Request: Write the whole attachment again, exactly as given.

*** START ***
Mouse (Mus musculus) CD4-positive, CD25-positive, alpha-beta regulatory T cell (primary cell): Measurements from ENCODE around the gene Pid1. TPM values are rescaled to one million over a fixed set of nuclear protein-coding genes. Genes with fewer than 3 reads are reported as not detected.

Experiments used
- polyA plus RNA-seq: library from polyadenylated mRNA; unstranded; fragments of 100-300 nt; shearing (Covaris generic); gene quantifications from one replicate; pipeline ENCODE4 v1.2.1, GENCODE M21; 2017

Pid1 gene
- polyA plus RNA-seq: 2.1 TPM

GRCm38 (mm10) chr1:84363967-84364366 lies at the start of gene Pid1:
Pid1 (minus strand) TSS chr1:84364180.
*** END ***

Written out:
Mouse (Mus musculus) CD4-positive, CD25-positive, alpha-beta regulatory T cell (primary cell): Measurements from ENCODE around the gene Pid1. TPM values are rescaled to one million over a fixed set of nuclear protein-coding genes. Genes with fewer than 3 reads are reported as not detected.

Experiments used
- polyA plus RNA-seq: library from polyadenylated mRNA; unstranded; fragments of 100-300 nt; shearing (Covaris generic); gene quantifications from one replicate; pipeline ENCODE4 v1.2.1, GENCODE M21; 2017

Pid1 gene
- polyA plus RNA-seq: 2.1 TPM

GRCm38 (mm10) chr1:84363967-84364366 lies at the start of gene Pid1:
Pid1 (minus strand) TSS chr1:84364180.